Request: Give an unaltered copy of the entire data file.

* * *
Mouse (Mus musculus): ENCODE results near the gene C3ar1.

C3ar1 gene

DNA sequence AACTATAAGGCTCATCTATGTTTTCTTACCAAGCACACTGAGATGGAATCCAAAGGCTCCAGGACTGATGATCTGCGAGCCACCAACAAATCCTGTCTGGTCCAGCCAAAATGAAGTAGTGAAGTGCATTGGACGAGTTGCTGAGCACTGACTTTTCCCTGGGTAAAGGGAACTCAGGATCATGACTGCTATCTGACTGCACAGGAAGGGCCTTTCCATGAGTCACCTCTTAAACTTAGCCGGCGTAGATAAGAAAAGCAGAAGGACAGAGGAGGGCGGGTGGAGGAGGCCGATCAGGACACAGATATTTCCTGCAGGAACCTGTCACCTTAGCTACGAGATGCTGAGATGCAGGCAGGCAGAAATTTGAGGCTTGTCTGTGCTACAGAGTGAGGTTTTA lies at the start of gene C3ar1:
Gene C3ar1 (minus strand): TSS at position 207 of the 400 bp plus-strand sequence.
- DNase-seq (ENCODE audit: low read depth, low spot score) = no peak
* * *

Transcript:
Mouse (Mus musculus): ENCODE results near the gene C3ar1.

C3ar1 gene

DNA sequence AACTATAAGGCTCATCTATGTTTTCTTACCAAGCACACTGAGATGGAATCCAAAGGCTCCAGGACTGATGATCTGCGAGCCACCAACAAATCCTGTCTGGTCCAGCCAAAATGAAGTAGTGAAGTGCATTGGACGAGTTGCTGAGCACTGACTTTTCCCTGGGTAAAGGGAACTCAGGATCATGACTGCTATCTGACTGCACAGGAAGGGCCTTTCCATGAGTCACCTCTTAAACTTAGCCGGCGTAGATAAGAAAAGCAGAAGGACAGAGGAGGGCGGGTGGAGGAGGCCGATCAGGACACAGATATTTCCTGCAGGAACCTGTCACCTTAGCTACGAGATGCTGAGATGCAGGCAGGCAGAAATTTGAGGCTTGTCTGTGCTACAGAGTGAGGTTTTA lies at the start of gene C3ar1:
Gene C3ar1 (minus strand): TSS at position 207 of the 400 bp plus-strand sequence.
- DNase-seq (ENCODE audit: low read depth, low spot score) = no peak